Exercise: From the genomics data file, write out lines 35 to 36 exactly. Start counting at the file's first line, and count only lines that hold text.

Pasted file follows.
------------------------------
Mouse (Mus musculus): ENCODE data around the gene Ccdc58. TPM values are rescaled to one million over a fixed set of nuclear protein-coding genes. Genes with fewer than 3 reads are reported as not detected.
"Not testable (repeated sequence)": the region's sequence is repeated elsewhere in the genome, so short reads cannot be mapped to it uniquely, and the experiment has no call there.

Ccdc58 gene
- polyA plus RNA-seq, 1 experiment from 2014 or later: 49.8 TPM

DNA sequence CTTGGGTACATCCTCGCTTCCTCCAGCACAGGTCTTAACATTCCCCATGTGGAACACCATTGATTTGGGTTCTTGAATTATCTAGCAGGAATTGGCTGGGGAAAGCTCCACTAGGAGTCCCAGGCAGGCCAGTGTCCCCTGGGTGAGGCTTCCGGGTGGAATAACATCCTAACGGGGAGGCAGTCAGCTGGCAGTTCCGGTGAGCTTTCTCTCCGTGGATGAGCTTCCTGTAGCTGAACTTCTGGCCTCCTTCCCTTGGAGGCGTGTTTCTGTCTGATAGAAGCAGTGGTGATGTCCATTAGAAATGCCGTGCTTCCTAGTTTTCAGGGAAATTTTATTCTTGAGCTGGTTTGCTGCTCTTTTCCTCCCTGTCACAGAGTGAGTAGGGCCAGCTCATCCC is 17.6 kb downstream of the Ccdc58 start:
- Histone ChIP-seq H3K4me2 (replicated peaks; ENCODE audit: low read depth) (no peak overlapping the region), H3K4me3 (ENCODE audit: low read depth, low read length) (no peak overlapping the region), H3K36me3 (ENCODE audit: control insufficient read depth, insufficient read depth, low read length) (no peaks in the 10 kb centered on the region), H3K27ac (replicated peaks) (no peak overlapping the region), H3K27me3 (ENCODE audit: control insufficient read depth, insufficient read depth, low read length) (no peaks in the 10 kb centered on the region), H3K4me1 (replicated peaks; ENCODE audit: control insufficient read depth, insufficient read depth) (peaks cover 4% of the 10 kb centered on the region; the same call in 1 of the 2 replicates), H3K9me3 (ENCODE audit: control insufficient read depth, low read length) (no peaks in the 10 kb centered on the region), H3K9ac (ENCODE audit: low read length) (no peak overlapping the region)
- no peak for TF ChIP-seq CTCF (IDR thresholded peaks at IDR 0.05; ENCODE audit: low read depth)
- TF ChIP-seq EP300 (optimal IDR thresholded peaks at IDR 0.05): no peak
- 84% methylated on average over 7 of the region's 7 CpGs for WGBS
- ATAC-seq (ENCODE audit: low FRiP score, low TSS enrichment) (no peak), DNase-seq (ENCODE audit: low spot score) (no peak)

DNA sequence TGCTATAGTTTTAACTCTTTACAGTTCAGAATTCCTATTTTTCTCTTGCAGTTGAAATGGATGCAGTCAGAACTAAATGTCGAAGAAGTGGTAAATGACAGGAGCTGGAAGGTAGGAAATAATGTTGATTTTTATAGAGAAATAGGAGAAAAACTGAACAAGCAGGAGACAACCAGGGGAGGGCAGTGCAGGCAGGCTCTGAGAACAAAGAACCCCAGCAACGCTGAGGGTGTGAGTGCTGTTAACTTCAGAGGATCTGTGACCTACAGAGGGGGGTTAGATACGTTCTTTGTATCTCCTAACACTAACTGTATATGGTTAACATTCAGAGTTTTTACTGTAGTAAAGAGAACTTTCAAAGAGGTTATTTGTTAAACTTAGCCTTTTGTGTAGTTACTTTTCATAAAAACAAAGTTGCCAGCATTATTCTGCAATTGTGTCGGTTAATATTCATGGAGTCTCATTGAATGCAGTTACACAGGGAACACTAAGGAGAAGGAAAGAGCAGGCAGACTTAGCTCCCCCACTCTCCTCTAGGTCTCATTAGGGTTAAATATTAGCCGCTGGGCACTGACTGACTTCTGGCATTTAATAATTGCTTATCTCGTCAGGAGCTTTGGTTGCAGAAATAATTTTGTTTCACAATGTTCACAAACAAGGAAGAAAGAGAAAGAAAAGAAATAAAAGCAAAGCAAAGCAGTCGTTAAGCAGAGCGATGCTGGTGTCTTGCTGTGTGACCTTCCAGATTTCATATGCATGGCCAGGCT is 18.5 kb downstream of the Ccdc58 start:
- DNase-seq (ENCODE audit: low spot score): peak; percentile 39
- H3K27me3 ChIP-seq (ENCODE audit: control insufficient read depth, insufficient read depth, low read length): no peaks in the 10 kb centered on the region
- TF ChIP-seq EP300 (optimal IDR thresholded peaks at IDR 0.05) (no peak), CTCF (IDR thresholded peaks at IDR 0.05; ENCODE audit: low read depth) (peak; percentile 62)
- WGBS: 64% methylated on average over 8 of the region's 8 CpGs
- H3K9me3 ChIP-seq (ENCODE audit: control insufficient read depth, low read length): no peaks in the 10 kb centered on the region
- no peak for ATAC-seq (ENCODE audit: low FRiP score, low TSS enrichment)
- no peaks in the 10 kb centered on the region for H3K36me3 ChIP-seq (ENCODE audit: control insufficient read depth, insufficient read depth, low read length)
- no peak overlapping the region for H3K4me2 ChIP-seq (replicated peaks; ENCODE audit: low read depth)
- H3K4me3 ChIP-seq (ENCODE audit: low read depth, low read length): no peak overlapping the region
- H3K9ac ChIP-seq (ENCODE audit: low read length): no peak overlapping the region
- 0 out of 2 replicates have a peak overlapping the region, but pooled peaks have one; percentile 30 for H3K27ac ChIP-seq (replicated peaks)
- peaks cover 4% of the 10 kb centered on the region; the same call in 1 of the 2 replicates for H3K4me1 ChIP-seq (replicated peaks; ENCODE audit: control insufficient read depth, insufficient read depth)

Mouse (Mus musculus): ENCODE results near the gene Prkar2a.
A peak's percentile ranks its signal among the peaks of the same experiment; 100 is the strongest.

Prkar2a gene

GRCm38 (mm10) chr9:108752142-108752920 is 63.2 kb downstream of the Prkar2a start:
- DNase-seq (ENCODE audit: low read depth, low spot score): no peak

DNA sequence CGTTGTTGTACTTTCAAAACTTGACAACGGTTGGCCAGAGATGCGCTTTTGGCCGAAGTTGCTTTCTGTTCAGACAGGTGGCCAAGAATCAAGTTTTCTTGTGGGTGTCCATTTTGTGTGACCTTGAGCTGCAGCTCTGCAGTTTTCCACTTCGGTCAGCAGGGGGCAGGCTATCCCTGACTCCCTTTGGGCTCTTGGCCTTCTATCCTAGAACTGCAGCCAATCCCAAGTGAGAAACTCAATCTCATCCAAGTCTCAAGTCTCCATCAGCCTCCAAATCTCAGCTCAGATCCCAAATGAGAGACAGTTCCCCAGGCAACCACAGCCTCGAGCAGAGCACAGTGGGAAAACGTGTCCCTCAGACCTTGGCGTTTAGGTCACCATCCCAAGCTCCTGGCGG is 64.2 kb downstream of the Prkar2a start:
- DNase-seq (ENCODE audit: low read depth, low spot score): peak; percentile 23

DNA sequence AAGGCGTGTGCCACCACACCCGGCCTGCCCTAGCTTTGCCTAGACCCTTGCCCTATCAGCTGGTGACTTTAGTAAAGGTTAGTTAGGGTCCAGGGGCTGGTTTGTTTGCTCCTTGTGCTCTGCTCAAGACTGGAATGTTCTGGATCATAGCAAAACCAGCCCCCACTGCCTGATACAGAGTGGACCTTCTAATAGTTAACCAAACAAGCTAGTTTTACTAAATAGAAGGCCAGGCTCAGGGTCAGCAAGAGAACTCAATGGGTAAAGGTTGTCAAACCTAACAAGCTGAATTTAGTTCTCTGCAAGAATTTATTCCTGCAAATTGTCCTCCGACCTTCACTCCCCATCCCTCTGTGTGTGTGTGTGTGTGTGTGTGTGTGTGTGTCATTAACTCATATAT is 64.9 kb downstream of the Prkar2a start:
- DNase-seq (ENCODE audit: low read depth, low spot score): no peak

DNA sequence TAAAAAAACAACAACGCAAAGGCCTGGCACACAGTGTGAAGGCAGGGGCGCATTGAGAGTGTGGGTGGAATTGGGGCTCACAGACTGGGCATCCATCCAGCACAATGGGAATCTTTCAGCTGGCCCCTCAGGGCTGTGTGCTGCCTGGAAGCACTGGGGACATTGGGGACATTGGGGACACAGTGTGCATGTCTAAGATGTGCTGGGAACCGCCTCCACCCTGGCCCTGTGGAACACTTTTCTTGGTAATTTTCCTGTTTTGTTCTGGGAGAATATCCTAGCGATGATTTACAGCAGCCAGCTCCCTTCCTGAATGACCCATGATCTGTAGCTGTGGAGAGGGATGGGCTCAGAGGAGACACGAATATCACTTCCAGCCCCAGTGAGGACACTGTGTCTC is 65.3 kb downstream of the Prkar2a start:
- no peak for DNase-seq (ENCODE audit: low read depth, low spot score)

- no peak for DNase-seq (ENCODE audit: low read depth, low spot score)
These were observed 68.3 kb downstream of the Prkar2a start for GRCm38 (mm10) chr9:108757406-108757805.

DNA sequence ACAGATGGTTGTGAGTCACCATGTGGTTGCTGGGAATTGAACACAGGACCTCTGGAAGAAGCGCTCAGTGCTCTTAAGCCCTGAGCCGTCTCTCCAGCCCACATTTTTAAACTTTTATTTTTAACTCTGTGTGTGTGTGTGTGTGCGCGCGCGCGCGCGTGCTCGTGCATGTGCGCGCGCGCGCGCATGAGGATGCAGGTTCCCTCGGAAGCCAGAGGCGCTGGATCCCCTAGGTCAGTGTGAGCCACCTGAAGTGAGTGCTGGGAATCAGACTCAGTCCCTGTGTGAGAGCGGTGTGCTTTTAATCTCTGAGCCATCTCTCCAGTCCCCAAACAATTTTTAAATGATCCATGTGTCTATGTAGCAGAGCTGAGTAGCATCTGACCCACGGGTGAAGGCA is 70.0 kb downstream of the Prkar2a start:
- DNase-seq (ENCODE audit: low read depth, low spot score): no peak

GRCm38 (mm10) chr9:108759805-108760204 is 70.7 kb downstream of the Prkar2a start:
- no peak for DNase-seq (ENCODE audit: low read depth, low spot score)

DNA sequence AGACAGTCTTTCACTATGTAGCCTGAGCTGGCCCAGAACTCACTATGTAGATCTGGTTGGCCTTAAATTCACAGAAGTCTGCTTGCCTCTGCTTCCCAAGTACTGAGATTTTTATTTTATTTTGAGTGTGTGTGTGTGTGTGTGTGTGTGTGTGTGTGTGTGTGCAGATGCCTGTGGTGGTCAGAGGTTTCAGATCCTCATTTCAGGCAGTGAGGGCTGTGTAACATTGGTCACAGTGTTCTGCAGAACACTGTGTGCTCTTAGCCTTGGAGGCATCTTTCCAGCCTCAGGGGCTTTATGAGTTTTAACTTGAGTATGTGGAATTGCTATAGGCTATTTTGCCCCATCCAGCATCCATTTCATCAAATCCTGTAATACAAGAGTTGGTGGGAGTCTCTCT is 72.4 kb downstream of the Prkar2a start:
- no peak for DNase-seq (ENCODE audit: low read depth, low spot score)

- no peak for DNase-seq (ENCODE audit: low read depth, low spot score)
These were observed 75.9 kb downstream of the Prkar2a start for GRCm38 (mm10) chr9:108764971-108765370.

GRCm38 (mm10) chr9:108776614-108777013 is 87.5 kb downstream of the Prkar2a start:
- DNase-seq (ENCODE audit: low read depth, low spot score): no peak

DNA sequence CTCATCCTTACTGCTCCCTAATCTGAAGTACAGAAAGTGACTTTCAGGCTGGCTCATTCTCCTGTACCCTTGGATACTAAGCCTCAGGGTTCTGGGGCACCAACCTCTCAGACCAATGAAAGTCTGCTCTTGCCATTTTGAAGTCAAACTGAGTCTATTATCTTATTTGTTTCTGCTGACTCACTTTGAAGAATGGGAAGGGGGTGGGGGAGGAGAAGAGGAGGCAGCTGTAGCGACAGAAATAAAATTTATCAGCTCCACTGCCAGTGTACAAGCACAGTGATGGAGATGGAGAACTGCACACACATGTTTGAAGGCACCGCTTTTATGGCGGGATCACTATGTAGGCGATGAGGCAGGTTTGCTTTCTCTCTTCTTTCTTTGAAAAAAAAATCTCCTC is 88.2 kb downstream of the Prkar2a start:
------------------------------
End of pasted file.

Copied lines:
- no peak for DNase-seq (ENCODE audit: low read depth, low spot score)
These were observed 68.3 kb downstream of the Prkar2a start for GRCm38 (mm10) chr9:108757406-108757805.